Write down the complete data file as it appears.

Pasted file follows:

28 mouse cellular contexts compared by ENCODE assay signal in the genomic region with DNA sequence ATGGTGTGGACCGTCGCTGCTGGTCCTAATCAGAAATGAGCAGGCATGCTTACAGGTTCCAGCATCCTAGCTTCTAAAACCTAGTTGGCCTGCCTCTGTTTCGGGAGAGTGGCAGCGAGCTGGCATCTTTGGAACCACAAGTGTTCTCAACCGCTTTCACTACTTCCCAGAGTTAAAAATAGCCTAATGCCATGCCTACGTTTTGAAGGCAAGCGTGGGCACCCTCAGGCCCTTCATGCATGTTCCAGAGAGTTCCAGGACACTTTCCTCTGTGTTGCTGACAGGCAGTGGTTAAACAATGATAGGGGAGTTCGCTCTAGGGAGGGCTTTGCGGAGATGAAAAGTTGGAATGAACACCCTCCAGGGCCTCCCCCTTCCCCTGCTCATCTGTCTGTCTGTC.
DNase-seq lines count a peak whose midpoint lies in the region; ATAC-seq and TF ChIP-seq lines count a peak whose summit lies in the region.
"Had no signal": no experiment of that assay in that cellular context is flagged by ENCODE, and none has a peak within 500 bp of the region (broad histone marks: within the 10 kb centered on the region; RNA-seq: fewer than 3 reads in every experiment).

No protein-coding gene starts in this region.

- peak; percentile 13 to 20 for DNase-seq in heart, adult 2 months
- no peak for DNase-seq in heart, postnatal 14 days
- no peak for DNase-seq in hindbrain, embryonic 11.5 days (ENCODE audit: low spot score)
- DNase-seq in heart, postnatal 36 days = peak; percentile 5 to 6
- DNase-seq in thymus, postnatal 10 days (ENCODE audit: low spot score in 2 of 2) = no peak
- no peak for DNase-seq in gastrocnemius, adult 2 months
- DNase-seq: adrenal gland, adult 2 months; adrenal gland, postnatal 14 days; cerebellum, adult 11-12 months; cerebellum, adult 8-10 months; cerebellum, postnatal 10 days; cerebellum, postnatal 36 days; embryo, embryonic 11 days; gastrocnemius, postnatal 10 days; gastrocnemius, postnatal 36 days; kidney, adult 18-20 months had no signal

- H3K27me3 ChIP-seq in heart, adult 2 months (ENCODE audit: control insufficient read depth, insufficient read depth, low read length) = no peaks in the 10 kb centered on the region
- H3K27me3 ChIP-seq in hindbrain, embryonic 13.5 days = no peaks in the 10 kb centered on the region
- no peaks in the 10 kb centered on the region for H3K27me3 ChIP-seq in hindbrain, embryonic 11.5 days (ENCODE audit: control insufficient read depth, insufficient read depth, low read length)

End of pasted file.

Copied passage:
28 mouse cellular contexts compared by ENCODE assay signal in the genomic region with DNA sequence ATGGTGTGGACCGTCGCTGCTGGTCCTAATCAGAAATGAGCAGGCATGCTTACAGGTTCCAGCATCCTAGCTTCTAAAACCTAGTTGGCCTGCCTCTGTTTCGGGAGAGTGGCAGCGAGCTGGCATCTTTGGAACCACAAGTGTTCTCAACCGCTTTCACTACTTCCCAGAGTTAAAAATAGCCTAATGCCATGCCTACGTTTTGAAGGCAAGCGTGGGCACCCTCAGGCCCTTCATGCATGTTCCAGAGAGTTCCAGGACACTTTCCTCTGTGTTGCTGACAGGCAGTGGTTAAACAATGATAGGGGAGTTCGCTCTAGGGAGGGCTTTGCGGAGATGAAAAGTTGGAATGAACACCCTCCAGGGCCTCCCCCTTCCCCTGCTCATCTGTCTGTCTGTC.
DNase-seq lines count a peak whose midpoint lies in the region; ATAC-seq and TF ChIP-seq lines count a peak whose summit lies in the region.
"Had no signal": no experiment of that assay in that cellular context is flagged by ENCODE, and none has a peak within 500 bp of the region (broad histone marks: within the 10 kb centered on the region; RNA-seq: fewer than 3 reads in every experiment).

No protein-coding gene starts in this region.

- peak; percentile 13 to 20 for DNase-seq in heart, adult 2 months
- no peak for DNase-seq in heart, postnatal 14 days
- no peak for DNase-seq in hindbrain, embryonic 11.5 days (ENCODE audit: low spot score)
- DNase-seq in heart, postnatal 36 days = peak; percentile 5 to 6
- DNase-seq in thymus, postnatal 10 days (ENCODE audit: low spot score in 2 of 2) = no peak
- no peak for DNase-seq in gastrocnemius, adult 2 months
- DNase-seq: adrenal gland, adult 2 months; adrenal gland, postnatal 14 days; cerebellum, adult 11-12 months; cerebellum, adult 8-10 months; cerebellum, postnatal 10 days; cerebellum, postnatal 36 days; embryo, embryonic 11 days; gastrocnemius, postnatal 10 days; gastrocnemius, postnatal 36 days; kidney, adult 18-20 months had no signal

- H3K27me3 ChIP-seq in heart, adult 2 months (ENCODE audit: control insufficient read depth, insufficient read depth, low read length) = no peaks in the 10 kb centered on the region
- H3K27me3 ChIP-seq in hindbrain, embryonic 13.5 days = no peaks in the 10 kb centered on the region
- no peaks in the 10 kb centered on the region for H3K27me3 ChIP-seq in hindbrain, embryonic 11.5 days (ENCODE audit: control insufficient read depth, insufficient read depth, low read length)